- The Washington Times - Wednesday, November 9, 2005

ETHIOPIA

Protest leaders face treason charge

ADDIS ABABA — Prime Minister Meles Zenawi said yesterday his country’s recent violence was a misguided attempt at a Ukrainian-style Orange Revolution and that its leaders will be charged with treason.

At least 42 persons were fatally shot when police confronted demonstrators in the capital last week after the opposition Coalition for Unity and Democracy called for new protests against May elections it says the government manipulated.

The government denies ballot fraud. In the first reported unrest since Saturday, residents said two students in the western town of Ambo were killed in clashes with police yesterday. A hospital doctor confirmed the deaths, saying both victims suffered gunshot wounds to the upper body.

RWANDA

Belgian priest faces trial over genocide

KIGALI — A high court yesterday ordered the transfer of a Belgian priest arrested here in the capital two months ago on suspicion of genocide crimes to his native country to face trial, officials reported.

“The high court orders that Father Guy Theunis be transferred to Belgium, where he will be tried by Belgian courts,” Judge Tharcisse Karugarama said.

Father Theunis, 60, was arrested in September by Rwandan authorities and accused of complicity in the country’s 1994 genocide, in which about 800,000 people were killed.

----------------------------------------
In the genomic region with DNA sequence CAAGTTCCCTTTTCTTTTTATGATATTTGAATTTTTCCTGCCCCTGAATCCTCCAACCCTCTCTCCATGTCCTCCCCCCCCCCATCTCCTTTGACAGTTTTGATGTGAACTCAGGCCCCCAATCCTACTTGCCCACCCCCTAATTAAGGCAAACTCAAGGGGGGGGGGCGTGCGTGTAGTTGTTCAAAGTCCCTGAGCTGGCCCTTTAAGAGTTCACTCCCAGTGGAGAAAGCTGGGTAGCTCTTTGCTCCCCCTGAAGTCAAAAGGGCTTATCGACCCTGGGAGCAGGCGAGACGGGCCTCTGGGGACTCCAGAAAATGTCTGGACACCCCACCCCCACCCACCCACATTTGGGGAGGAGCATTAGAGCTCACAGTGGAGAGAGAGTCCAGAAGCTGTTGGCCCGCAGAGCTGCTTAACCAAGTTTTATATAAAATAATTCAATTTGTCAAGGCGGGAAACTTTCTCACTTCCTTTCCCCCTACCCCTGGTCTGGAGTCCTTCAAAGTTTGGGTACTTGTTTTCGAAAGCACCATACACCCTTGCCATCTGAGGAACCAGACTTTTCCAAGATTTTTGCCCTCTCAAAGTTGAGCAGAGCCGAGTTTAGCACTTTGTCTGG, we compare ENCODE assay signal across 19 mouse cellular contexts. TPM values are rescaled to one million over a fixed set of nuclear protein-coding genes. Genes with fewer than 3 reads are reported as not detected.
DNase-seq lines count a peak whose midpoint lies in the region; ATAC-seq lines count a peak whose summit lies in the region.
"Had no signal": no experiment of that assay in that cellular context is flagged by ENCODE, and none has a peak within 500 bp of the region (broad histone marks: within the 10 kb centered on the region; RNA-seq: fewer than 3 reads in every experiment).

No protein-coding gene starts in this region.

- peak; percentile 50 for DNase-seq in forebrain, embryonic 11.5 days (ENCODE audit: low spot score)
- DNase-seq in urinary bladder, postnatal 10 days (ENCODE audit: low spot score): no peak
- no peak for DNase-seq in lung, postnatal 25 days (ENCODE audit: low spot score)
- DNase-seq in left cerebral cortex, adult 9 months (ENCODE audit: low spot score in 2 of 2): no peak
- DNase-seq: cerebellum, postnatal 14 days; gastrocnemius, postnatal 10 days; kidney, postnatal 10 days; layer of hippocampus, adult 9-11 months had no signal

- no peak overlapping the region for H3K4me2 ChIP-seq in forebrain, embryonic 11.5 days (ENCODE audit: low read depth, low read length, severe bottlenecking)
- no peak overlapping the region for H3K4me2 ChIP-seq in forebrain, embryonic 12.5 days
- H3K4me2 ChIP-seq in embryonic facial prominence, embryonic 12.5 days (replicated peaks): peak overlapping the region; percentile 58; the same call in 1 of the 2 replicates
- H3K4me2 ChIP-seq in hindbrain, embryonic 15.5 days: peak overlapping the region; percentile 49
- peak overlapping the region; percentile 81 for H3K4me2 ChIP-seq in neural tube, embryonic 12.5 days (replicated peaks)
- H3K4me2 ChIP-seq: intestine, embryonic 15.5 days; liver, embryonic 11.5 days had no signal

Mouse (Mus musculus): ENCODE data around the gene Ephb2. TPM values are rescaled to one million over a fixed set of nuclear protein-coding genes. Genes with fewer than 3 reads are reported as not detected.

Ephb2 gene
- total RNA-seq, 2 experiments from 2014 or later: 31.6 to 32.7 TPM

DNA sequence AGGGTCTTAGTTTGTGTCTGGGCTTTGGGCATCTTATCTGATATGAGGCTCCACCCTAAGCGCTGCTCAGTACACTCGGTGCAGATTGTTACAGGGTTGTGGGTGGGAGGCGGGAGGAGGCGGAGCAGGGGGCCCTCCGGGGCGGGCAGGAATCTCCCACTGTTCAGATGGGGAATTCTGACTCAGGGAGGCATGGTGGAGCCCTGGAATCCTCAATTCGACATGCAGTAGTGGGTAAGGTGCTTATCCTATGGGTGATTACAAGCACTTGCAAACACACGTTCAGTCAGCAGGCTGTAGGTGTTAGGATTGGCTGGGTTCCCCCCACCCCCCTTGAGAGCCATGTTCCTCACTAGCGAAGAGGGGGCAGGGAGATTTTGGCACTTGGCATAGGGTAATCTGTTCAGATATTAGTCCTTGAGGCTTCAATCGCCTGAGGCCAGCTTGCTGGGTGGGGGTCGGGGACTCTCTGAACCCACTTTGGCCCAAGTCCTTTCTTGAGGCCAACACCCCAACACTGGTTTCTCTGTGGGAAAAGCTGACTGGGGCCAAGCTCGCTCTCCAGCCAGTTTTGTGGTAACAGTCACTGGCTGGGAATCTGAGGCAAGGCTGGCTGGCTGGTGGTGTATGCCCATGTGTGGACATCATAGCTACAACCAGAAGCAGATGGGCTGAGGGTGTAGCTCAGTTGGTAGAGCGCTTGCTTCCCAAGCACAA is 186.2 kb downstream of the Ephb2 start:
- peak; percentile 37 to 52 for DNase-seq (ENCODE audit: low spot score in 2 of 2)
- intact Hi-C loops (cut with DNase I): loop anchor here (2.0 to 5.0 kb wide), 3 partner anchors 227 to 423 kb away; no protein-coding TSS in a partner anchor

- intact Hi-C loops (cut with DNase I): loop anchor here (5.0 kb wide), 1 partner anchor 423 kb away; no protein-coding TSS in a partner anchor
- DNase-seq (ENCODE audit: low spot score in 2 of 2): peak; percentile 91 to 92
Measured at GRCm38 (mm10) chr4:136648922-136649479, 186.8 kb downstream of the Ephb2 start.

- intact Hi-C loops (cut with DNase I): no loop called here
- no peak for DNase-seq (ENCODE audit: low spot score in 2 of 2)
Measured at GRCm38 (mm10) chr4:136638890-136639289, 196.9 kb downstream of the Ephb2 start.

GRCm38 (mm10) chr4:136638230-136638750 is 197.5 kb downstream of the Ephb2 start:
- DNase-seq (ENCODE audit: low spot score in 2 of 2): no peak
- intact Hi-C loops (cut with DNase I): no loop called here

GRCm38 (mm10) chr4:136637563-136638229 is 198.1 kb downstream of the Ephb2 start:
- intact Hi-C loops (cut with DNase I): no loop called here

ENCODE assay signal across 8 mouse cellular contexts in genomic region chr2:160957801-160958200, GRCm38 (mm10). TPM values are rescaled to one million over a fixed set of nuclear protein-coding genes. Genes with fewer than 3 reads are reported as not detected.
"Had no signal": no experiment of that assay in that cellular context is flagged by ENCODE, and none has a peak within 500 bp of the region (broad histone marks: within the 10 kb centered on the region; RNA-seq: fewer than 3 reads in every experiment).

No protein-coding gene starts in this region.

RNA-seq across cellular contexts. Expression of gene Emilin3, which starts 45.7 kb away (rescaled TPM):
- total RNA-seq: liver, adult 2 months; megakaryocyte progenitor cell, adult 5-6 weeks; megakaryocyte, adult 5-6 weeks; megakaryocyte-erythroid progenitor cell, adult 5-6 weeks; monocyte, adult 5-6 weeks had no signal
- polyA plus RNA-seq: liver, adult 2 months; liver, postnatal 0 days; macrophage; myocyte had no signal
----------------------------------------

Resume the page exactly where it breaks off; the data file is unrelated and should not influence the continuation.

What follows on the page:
KENYA

Donors help fund free primary schools

NAIROBI — Donors are injecting $24.2 million into Kenya’s free public primary school system introduced after President Mwai Kibaki took office in 2003, the World Bank announced yesterday.

The funds will be directly disbursed to 18,000 primary schools throughout the country to buy teaching and learning materials, the bank statement added. More than 1.5 million children in Kenya, previously kept out of school by the high cost of education, have attended classes since free primary education was introduced.

“Kenya’s efforts to reach universal primary education should serve as a showcase for the region,” said Desmond Bermingham, head of education in the British Department for International Development.

Weekly notes …

Competing interests in Nigeria’s oil-rich Niger River delta have an opportunity to defuse tensions that threaten peace, security and oil production, Ledum Mitee, the successor to executed activist Ken Saro-Wiwa, said yesterday. Mr. Mitee, head of the Movement for the Survival of the Ogoni People, said the restraint shown by militias after the arrest of two prominent figures in September and new signs the government is interested in dialogue offer the chance of a breakthrough. … Farmers in Madagascar are working to produce an environmentally friendly fuel from a shrub they hope can be used to meet 5 percent of diesel needs in a few years. The project aims to use the jatropha tree, which originated in Latin America, to replace 5 percent of diesel-fuel consumption by 2008.

From wire dispatches and staff reports

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